Brent crude held above $114 a barrel on Thursday, close to a nine-month high, on fears over supply disruptions in Iraq.
The price of benchmark Brent has risen 4% in recent weeks as Sunni militants have swept through northern Iraqi towns and cities, seizing the country's second city of Mosul.
Brent crude was up 41 cents at $114.67 a barrel at 0706 GMT, while US crude for July delivery rose to $106.48 a barrel.
Sunni militants were in control of most of Iraq's largest oil refinery on Wednesday, although security forces remained in control of operations at the Baiji facility.
Production and exports have been unaffected by the latest violence in Iraq, although foreign staff have been evacuated from some facilities. The vast majority of Iraq's oil infrastructure is in the south of the country, which has so far been untouched by violence.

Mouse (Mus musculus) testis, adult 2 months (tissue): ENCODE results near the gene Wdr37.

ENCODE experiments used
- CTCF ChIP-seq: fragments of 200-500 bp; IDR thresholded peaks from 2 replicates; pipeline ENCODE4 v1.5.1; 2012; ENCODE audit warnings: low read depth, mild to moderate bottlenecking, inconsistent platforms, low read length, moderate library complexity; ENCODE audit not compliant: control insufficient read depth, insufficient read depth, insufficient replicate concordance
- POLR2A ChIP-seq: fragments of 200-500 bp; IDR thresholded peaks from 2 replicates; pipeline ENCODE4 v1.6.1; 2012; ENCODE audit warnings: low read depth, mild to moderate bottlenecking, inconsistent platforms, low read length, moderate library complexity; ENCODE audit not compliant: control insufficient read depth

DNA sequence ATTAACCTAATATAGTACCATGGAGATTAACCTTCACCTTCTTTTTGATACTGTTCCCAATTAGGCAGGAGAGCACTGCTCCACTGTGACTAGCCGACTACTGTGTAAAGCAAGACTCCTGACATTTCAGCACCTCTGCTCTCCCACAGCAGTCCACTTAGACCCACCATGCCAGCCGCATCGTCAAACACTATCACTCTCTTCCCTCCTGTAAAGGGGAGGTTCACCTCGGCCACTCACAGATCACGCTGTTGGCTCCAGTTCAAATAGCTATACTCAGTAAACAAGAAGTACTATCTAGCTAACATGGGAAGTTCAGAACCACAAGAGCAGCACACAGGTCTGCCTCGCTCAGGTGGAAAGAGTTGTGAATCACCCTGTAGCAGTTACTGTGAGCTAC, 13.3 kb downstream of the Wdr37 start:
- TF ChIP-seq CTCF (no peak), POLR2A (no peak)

Meanwhile, Iraq has formally called for US air strikes to support its armed forces in their battle against Sunni militants.
However, general Martin Dempsey, chairman of the US military's Joint Chiefs of Staff, was non-committal on whether the US would intervene.
President Barack Obama came under pressure from lawmakers on Wednesday to persuade Iraqi prime minister al-Maliki to step down over what they see as failed leadership in the face of an insurgency threatening his country.